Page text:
Right to work checks – an update
Posted 13/05/2021 : By: Jem Cranfield
Right to Work checks were already a complex area for employers, and the situation became trickier with the arrival of the points-based immigration system and the EU Settlement Scheme – click the links to see our articles on these subjects from the end of last year. Government guidance has been recently updated in some key areas which affect right to work checks.
Extension to 20 June 2021 of temporary measures for virtual right to work checks
It has been confirmed that the temporary measures allowing an employer to undertake right to work checks over a video call have been extended to 20 June 2021. The measures had been brought in in response to the Coronavirus pandemic and were originally planned to be withdrawn on 16th May 2021 but have been extended in line with the Governments Coronavirus roadmap and in response to concerns expressed by employers about the safety risks associated with face to face meetings whilst the pandemic is still in circulation.
Importantly, there is no requirement for employers to conduct a retrospective face to face check once restrictions ease. Employers will maintain a statutory excuse against illegal working if they conducted a virtual right to work check properly – employers should write “Adjusted check undertaken on [insert date] due to COVID-19” on the scanned documents that are submitted by the employee, or use the Online Checking Service.
EU Settlement Scheme – grace period and deadline
Free movement ended at 11pm on 31 December 2020 as a result of Brexit. A grace period which maintained the rights of EU, EEA and Swiss citizens to live and work in the UK began from that date and ends on 30 June 2021.
Applications for the EU Settlement Scheme (EUSS) are open now and the deadline is 30 June 2021. EU, EEA and Swiss citizens wishing to live and work in the UK must apply by the deadline and should be granted either Pre-Settled or Settled Status which will allow them to remain in the UK to live and work.
Employers must not ask employees to prove their EUSS status until after the deadline as this could amount to discrimination. Until 30 June 2021, EU, EEA and Swiss citizens can prove their right to work using their Passport or National Identity Card.
Following a significant period of uncertainty, it has now been confirmed that employers do not need to make a distinction between EU, EEA and Swiss citizens who arrived in the UK before 31 December 2020 and those who arrived during the grace period, for the purposes of right to work checks. As long as the check is performed by 30 June 2021, no further action needs to be taken regardless of when the employee arrived in the UK.
Furthermore, the Government clarified in March 2021 that employers will not need to retrospectively check the right to work of their EU, EEA or Swiss employees after 30 June. In other words, if the employee proved their right to work before this date, the employer does not need to check again or explicitly ask for proof of EUSS status. As with the Coronavirus measures above, the employer should clearly record the date of the check-in case of any queries from the home office.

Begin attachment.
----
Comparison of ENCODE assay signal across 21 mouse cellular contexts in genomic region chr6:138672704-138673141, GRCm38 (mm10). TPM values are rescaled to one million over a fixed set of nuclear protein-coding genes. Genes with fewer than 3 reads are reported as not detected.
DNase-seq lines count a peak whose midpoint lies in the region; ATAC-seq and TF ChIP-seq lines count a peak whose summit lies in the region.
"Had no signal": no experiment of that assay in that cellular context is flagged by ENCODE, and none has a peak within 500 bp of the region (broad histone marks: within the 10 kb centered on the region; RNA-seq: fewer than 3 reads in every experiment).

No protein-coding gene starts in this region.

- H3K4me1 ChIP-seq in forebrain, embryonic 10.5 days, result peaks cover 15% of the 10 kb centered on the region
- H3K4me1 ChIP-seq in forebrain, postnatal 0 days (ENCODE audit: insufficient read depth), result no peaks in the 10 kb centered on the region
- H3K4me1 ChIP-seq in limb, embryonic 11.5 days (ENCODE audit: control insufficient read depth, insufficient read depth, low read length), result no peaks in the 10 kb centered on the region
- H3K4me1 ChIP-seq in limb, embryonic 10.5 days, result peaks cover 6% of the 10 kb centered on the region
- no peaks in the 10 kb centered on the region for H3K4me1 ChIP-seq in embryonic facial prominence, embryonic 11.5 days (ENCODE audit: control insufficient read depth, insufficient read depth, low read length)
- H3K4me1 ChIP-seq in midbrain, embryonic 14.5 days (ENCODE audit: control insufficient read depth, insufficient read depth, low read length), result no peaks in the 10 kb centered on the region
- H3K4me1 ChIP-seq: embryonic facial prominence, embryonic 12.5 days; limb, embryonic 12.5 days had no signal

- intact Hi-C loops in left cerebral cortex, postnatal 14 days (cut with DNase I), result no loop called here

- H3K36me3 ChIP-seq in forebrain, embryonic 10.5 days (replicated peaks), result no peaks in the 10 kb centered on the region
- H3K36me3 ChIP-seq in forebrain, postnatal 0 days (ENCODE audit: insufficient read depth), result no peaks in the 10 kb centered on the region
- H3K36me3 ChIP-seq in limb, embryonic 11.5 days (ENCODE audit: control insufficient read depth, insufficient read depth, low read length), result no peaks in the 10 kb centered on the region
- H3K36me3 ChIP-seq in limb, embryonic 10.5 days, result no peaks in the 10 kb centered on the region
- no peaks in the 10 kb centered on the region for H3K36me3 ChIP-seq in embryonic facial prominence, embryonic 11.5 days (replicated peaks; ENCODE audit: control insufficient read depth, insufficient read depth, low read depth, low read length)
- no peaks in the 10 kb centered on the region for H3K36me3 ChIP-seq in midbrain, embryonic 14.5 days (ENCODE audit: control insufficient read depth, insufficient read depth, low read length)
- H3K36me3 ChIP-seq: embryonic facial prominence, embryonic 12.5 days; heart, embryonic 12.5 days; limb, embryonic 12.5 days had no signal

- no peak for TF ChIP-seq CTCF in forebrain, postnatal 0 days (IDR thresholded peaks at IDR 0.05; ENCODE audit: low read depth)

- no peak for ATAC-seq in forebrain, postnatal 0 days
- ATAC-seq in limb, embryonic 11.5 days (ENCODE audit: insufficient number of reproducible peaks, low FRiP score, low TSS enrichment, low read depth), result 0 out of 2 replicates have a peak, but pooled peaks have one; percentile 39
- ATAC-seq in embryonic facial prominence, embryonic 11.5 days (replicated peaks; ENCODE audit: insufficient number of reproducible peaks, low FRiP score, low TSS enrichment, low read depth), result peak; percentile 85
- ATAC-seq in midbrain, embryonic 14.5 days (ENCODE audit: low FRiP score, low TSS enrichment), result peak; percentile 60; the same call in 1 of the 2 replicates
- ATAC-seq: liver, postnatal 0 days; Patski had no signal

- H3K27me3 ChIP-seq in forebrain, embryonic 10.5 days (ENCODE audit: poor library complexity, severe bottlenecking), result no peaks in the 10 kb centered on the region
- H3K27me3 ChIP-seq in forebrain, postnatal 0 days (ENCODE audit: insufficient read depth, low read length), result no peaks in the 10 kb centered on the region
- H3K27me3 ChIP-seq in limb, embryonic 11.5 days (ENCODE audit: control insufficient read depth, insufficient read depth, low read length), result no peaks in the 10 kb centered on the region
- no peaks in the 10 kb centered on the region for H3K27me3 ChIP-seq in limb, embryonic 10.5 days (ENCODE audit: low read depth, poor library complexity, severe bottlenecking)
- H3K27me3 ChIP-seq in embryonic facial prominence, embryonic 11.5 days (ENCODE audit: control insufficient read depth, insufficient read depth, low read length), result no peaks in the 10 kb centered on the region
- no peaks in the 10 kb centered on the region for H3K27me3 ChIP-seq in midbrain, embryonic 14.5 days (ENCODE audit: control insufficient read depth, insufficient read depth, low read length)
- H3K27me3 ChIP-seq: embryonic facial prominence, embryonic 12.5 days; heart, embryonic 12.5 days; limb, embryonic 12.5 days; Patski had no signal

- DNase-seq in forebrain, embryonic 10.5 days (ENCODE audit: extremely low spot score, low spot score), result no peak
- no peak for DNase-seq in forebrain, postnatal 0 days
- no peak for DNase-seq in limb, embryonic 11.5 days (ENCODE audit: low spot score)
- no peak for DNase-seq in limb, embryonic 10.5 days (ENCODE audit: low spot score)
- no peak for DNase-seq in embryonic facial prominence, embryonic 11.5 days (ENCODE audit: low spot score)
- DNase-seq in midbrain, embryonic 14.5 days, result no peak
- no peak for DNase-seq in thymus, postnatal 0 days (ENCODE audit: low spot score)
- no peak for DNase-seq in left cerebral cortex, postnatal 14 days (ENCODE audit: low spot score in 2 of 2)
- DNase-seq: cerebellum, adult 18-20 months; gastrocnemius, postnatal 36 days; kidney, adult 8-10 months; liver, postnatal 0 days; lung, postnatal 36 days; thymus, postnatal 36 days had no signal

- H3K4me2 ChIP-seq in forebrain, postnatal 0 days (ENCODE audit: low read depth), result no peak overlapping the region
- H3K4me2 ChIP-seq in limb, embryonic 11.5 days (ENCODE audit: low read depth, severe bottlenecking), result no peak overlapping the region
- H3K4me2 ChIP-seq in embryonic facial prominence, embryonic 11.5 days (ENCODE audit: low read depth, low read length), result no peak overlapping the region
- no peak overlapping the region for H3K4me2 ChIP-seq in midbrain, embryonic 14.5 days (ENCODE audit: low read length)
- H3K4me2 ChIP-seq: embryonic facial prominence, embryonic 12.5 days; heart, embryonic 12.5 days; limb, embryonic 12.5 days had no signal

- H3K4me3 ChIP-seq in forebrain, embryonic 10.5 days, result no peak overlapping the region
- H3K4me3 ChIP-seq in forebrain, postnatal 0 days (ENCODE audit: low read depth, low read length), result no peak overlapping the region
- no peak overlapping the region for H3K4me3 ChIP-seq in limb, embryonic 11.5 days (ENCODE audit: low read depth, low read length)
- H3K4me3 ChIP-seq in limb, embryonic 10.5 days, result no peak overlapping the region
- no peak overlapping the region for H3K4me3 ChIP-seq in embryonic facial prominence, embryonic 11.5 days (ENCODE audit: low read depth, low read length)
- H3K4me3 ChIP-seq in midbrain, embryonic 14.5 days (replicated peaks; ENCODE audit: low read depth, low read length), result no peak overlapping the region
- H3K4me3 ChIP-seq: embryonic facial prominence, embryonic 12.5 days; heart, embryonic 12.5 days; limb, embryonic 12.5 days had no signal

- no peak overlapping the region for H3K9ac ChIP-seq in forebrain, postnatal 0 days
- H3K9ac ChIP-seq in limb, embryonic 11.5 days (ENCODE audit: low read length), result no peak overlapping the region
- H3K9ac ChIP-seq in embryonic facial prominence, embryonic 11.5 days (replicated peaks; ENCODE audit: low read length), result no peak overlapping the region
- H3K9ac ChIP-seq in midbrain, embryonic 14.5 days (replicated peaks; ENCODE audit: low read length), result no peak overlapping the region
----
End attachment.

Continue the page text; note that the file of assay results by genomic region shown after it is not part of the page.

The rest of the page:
EU, EEA and Swiss Nationals will be subject to the Points-based Immigration System after 30 June, and employers may need a Sponsor Licence to employ them.
Employers must check the right to work of all their employees, regardless of their apparent or actual nationality, race etc. The Home Office provides a Right to Work checklist which details the documents required. In general two documents are required, one of which should show a National Insurance number. Driving licences, medical letters, utility bills or bank statements are not proof of the right to work in the UK. Employers, with their employees’ permission, can also use the online service to check the right to work.
There are serious penalties for employing illegally, which can apply even if the employer did not know it was taking place. To defend themselves, employers must make sure they record the dates of checks and take clear, legible copies of any documents. The Home Office works with government agencies and has a tip-off line to investigate illegal working. A prison sentence can be handed down, along with a civil penalty of up to £20,000 per illegal worker. Employers who are found to have illegally employed staff will also have their details published on an open register, so there is a real reputational risk to consider too.
The Home Office will expect immediate dismissal of any employees it confirms are working illegally – employers who find themselves in this situation should seek advice from one of our experienced employment lawyers.
We Can Help You
Our friendly team are ready to help and advise you on all aspects of right to work checks and employing staff legally – please do get in touch, and for more on immigration and other key HR topics, why not come along to our Annual HR Conference which is being held online on 9th and 10th June 2021 – tickets and information here. We look forward to seeing you!
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